Several years ago, pediatrics professor Scott Sicherer noticed troubling stories from some of his patients at the Jaffe Food Allergy Institute at the Icahn School of Medicine at Mount Sinai in New York. Children would end up in tears because others had teased or threatened or criticized them about their food allergies. Some said that classmates had insisted they touch food containing an allergen dangerous to them. Parents were often unaware their children had been bullied.
Recognizing that bullying in general was becoming a problem, Sicherer and colleagues have focused on identifying the prevalence and impact of food-allergy bullying. In a survey of 251 families from an allergy clinic, the researchers reported in a 2013 study in Pediatrics, 31 percent of children reported being bullied or harassed specifically because of food allergies.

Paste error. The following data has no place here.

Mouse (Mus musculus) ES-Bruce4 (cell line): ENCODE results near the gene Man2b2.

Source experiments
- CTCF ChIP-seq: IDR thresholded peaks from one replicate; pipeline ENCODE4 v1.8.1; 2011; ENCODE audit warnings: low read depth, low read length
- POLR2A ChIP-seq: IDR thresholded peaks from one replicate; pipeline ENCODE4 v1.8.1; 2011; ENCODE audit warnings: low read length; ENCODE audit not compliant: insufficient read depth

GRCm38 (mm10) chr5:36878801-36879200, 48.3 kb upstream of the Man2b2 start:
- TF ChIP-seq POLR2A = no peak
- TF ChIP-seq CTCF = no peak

While bullying or harassment caused the children great distress, only about half of the parents knew about it when it was occurring, the study found. Children’s quality of life improved when their parents knew of the bullying, researchers found.